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Former Regina tattoo artist gets 7-year sentence for 3D printing guns

Breadcrumb Trail links Crime While Greg Meyer’s lawyer said the sentence was lengthy for an offense not involving violence, he felt it was..


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While Greg Meyer’s lawyer said the sentence was lengthy for an offense not involving violence, he felt it was appropriate.

Greg Meyer was sentenced in Regina's Court of King's Bench Monday to seven years in jail for offenses including the manufacturing of firearms.Greg Meyer was sentenced in Regina’s Court of King’s Bench Monday to seven years in jail for offenses including the manufacturing of firearms. Photo by BRANDON HARDER /Regina Leader post

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For what he did with a 3D printer — for what he called a “stupid idea” that got away on him — a 39-year-old father has been handed a seven-year sentence.

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Gregg Joshua Meyer pleaded guilty to two charges in Regina’s Court of King’s Bench on Monday.

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First, that in the year 2020 he manufactured firearms, knowing he wasn’t authorized to do so. Second, that in the same time period he possessed firearms, ammunition and devices prohibited while he was prohibited from doing so.

The proceedings were the result of the first major investigation into 3D-printed guns in Saskatchewan and ended with a sentence that is among the first of its type in Canada, according to Crown prosecutor Arjun Shankar.

As he read from an agreed statement of facts before Justice Lana Krogan, the prosecutor presented a narrative that spoke of a man who was not just once, but twice found to have used 3D-printing technology for a criminal end.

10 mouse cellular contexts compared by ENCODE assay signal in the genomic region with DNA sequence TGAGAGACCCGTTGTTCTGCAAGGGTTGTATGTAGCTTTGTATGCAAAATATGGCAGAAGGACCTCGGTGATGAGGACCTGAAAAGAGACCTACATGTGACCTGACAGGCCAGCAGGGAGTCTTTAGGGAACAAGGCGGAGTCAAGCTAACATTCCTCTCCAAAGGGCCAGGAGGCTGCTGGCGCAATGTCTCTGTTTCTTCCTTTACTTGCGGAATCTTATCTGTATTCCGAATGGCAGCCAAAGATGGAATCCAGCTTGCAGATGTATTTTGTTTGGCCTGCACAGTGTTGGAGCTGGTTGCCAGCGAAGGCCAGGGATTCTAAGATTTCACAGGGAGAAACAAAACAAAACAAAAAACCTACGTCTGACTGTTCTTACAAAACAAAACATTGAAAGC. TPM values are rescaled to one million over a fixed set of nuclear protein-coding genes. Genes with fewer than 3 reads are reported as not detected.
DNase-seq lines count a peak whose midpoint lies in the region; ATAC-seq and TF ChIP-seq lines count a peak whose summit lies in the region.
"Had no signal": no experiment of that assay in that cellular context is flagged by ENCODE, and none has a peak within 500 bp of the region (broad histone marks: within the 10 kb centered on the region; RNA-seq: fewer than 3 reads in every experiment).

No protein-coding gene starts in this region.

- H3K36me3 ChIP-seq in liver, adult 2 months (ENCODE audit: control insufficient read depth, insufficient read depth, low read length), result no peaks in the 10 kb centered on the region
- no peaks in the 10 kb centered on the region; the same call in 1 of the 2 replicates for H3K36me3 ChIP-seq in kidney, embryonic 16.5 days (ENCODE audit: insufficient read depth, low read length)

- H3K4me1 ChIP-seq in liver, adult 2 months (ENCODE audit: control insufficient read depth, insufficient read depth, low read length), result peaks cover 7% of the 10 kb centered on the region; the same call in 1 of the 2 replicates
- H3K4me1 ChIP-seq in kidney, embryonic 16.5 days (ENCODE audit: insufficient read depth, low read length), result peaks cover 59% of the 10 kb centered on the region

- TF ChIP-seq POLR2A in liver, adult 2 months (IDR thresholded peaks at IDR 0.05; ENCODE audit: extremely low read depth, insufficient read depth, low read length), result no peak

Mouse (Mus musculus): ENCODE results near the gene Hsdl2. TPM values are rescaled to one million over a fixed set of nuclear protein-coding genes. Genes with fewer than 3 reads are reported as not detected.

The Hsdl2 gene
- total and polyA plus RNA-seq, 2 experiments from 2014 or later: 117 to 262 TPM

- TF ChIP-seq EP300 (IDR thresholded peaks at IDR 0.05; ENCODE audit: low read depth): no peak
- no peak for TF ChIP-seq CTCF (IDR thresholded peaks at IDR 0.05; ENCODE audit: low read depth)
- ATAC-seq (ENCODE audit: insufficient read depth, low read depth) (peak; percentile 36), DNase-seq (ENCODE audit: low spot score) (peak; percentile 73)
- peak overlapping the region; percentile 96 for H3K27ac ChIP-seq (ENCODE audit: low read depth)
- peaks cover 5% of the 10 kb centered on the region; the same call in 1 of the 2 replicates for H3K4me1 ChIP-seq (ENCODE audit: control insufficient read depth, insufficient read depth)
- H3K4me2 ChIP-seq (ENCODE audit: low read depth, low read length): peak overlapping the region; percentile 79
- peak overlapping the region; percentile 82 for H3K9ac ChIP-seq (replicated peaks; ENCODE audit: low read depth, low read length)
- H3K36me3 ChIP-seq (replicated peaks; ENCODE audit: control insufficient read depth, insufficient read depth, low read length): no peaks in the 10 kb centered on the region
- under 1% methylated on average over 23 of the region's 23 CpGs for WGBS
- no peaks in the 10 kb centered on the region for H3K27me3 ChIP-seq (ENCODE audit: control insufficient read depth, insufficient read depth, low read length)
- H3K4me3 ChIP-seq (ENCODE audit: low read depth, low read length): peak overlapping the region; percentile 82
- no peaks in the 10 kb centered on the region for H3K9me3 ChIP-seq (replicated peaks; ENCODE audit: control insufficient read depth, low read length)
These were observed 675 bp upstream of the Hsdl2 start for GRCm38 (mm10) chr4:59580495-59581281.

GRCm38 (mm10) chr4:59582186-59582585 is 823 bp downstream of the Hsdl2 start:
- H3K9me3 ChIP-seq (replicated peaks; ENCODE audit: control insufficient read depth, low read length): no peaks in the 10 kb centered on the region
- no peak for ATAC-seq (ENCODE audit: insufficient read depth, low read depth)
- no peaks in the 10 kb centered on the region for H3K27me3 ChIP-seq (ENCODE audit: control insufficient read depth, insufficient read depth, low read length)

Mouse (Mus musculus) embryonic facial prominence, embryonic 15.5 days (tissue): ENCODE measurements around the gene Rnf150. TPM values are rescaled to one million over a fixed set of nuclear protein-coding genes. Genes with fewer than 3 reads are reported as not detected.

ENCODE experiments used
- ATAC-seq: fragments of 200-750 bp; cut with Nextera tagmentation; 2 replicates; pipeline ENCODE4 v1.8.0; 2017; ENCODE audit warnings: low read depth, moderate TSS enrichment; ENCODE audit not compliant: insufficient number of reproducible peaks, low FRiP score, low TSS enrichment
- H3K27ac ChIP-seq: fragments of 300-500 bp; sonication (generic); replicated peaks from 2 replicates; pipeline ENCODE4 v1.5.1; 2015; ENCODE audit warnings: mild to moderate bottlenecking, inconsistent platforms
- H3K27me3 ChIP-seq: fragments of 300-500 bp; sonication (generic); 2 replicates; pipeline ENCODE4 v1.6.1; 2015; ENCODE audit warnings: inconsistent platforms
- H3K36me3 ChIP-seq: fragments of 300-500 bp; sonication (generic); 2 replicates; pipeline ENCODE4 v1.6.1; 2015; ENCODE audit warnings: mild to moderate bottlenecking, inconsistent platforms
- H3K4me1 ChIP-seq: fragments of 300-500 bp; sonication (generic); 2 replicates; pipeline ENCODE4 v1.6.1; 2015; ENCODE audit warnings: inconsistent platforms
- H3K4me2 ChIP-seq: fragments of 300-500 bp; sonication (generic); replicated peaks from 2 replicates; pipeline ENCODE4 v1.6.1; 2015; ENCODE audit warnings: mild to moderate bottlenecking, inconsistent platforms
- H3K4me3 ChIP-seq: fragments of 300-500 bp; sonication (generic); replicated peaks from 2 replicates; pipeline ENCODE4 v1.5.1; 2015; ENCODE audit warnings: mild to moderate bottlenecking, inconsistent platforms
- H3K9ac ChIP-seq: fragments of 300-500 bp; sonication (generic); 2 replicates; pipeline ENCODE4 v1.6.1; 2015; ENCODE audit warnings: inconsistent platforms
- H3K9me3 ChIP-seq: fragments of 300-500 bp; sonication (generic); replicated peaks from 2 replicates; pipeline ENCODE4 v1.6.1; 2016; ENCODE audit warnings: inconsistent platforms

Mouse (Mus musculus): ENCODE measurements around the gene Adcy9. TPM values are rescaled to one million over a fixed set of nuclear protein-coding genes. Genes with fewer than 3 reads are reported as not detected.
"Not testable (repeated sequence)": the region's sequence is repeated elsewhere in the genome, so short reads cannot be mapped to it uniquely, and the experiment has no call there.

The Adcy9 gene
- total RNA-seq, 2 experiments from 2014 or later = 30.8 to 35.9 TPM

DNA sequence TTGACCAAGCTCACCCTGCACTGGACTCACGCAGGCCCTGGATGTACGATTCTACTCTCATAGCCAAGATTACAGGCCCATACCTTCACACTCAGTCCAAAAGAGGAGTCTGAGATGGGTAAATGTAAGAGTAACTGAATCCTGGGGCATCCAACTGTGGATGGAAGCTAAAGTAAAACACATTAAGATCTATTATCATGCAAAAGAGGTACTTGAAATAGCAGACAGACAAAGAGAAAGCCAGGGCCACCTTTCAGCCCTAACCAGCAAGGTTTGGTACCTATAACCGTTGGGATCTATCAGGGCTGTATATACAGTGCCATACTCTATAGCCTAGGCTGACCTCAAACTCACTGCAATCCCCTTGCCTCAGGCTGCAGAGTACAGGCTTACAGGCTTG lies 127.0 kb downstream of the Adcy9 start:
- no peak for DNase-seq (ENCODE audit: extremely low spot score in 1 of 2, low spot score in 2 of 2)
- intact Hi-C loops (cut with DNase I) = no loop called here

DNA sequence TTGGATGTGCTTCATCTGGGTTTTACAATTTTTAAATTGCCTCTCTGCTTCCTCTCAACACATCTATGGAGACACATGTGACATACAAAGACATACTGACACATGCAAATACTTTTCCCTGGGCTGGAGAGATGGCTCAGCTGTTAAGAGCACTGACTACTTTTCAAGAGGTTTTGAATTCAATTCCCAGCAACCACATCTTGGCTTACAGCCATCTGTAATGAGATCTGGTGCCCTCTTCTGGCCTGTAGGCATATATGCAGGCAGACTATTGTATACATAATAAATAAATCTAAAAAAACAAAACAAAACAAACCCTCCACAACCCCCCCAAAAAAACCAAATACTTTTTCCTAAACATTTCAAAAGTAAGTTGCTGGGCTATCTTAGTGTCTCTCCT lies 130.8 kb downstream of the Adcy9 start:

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Police got called out on May 8, 2020 after someone reported a gunshot on Edgar Street. And while no gun was ever found in relation, a youth interviewed by police told them Meyer made guns at his house with a 3D printer.

Following surveillance and further investigation, Meyer was called out of his Regina home and arrested.

  1. Regina police have charged a 58-year-old local man with multiple weapons-related offenses after an investigation into 3D firearms manufacturing and importation.  During a search, investigators located 3D printers, restricted and non-restricted firearms, firearm parts, ammunition, prohibited weapons, prohibited devices, and 3D-printed firearm components, according to the release.  REGINA POLICE SERVICE

    Weapons manufacturing charges laid in Regina

  2. A photo collage of victims of gun violence.  (top left to right).  Matthew Wells, Marie Janvier, Keenan Scott Toto (middle left to right) Jordan Denton, Lisa Strang, Adam Wood (bottom left to right) Drayden Fontaine, Lorry Santos, Dayne Fontaine File photos / Regina Leader-Post

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Searches around the incident netted various gun parts, including handgun receivers, ammunition, 3D-printing materials and equipment. A cellphone believed to belong to Meyer contained text messages “discussing the buying and selling of 3D-printed Glock firearms,” Shankar noted.